There are signs not be excessively optimistic about freeports in the UK. First, the European Parliament advocates for abolishing freeports, accused of fostering tax evasion, money laundering, and other illegal activities. The EU-UK TCA does not include tax matters in the dispute settlement mechanism. However, the Parties shall observe broad principles that may have a “material effect” on trade and investment (TCA, Part 2, Title XI, Chapter 3; see also the Joint Declaration on subsidy control policies regarding ports) and agreed to follow international standards to avoid tax evasion, such as the Base erosion and profit shifting (BEPS) initiatives of the Organisation for Economic Co-operation and Development (OECD).

Second, failing to act under the scope of the TCA, the EU would need to resort on the disadvantageous WTO Agreement on Subsidies and Countervailing Measures (SCM) to denounce foreign non-EU subsidies received by companies doing business in the EU since it lacks an appropriate legal framework to target foreign State aid, generally prohibited under EU law (Articles 101 and 102 of the Treaty on the Functioning of the EU). WTO rules do not include services, are applicable in a reactive and not prospective manner, are enforceable and actionable between States, and do not oblige companies to repay illegal State aid.

WTO’s regime distinguishes between prohibited subsidies distorting international trade (e.g., replacing domestic goods for imported ones or setting export targets) that can be challenged under the fast WTO Dispute Settlement Procedure, and the allowed “actionable” subsidies that can be challenged at the Dispute Settlement Body to end their adverse effects. If the latter continue negatively affecting other countries’ interests, a “countervailing duty” (i.e., taxing imports of the subsidized goods) can be unilaterally imposed by the affected country.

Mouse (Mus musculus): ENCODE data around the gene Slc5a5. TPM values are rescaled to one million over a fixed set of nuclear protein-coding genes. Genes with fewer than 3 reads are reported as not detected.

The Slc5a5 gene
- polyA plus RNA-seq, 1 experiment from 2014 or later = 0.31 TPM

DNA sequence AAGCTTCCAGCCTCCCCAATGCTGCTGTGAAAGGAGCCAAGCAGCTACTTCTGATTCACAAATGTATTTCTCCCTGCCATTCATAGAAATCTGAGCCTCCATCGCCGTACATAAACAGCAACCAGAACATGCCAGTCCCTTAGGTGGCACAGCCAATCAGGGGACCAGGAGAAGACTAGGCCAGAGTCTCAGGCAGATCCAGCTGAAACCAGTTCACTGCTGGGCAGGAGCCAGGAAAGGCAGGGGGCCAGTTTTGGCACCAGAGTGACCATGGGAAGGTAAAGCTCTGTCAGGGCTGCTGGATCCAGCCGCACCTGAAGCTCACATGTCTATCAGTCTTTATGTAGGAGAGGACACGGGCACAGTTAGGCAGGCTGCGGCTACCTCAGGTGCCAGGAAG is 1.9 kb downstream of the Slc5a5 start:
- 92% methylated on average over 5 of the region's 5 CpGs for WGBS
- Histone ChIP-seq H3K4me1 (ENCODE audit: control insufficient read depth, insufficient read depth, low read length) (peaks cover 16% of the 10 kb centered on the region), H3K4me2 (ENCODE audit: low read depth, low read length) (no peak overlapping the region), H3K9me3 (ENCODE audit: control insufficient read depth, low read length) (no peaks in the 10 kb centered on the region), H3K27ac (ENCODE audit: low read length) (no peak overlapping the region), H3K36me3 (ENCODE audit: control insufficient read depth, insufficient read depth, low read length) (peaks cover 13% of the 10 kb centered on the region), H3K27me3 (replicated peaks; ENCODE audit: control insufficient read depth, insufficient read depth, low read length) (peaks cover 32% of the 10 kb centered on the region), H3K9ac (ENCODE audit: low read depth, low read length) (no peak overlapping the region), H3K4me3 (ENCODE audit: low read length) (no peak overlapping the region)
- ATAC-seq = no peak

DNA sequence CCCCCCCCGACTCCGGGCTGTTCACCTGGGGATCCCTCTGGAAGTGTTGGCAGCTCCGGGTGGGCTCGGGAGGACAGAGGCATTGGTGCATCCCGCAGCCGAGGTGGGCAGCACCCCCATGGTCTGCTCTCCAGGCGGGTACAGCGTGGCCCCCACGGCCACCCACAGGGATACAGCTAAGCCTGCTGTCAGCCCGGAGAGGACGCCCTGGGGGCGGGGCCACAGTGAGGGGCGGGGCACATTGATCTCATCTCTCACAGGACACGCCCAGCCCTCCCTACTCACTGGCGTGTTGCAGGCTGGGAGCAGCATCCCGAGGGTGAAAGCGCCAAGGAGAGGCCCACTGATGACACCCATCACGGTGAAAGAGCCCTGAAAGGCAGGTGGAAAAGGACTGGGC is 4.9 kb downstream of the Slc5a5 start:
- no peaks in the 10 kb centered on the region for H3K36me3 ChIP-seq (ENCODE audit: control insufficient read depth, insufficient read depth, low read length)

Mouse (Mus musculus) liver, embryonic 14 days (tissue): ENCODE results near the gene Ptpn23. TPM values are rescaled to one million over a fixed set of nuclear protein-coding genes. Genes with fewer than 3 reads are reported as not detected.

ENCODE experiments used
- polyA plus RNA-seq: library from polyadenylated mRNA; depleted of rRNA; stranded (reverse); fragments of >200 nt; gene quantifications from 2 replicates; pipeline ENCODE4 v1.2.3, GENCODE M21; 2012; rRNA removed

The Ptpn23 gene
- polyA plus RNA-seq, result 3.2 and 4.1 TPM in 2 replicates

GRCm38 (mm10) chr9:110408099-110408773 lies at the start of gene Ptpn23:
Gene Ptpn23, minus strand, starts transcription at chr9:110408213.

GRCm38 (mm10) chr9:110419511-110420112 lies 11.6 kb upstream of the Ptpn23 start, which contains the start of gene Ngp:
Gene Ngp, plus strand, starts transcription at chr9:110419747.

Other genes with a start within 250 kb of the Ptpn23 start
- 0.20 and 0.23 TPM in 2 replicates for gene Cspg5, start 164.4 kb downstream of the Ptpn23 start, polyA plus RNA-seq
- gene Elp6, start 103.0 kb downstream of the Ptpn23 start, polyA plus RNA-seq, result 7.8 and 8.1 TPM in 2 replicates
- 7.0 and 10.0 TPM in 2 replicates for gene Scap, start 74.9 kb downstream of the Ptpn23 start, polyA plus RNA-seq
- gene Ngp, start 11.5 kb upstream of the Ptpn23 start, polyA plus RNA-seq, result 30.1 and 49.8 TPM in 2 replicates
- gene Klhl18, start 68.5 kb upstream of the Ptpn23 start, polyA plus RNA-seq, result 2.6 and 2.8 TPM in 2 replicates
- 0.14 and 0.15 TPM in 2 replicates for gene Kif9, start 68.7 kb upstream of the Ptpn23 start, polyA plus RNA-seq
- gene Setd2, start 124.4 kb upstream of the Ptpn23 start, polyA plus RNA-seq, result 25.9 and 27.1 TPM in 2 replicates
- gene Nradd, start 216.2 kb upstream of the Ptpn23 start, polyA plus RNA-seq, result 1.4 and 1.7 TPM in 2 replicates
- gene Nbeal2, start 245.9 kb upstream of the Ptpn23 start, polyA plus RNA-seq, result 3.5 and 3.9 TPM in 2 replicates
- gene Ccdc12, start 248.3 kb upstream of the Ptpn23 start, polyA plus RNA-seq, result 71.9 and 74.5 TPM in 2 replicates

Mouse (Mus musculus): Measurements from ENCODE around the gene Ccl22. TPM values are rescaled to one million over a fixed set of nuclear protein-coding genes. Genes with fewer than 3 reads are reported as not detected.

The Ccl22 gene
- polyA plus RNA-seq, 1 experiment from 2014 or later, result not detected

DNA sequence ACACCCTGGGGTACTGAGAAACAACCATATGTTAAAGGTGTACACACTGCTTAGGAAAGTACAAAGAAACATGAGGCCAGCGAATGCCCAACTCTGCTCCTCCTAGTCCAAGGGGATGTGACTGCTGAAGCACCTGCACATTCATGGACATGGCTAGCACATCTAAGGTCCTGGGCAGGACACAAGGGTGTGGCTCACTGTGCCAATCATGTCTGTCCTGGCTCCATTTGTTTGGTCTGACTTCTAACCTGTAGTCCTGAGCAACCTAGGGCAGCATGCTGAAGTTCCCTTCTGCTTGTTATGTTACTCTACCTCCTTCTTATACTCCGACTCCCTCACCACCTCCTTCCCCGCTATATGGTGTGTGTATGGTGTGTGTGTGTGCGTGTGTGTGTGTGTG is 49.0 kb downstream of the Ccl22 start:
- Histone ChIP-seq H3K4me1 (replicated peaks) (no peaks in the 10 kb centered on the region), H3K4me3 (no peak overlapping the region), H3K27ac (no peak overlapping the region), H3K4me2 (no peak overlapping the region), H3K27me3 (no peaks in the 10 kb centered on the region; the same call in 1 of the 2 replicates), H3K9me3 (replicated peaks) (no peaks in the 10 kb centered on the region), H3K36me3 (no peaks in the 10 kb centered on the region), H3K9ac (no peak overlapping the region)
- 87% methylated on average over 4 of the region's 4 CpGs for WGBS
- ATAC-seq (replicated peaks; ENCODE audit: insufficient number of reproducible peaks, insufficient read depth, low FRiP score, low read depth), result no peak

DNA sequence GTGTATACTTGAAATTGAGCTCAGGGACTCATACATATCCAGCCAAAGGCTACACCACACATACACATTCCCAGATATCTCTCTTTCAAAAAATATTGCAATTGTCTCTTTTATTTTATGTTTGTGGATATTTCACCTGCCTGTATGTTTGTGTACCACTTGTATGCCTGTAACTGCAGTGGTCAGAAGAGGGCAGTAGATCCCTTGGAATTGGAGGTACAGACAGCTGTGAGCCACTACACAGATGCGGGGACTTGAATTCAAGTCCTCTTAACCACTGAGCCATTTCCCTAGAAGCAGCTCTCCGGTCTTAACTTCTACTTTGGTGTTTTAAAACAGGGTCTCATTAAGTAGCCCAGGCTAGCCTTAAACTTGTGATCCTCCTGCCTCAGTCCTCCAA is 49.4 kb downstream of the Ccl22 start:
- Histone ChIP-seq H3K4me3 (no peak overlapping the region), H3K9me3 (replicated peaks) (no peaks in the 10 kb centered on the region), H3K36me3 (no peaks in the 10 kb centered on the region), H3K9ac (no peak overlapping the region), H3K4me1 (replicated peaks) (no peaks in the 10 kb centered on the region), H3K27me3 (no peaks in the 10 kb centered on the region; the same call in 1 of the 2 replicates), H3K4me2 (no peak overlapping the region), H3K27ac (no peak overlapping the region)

Third, the European Commission’s White Paper of 17 June 2020 [COM (2020)] on a level playing field for foreign subsidies aims to protect businesses in the EU from unfair competition. The White Paper did not directly target the post-Brexit UK and was generally focused on avoiding distortion in the EU’s internal market. Freeports would fall under Module 1 (foreign subsidies granted to companies doing business in the EU) subject to remedial measures that include behavioral or structural remedies or redressive payments to Member States or the EU. However, in a recent paper Prof. Philippe Corruble argues that the European Commission’s scope on the applicable measures to non-EU registered companies seem to be unclear.

Could the UK benefit from its traditionally cherished seaborne trade at the EU’s doorstep? A ‘Singapore on Thames’ does not seem to be the right option if businesses are allowed to dump competition rules. On one hand, Rishi Sunak’s original proposal seems to be on the safe side of WTO’s SCM regime, in contrast with the EU’s more restrictive State aid mechanism. On the other hand, fair rules on competition, i.e., the “level playing field” rules on subsidies under the TCA must be respected since non-justified subsidies could be challenged. v

For a list of references used in this piece, please contact the editor.

Dr Jonatan Echebarria Fernández is Lecturer in Law, Academic Visitor Programme Director at The City Law School, City, University of London. Located in the heart of legal London, The City Law School is the first law school in London to educate students and practitioners at all stages of legal education.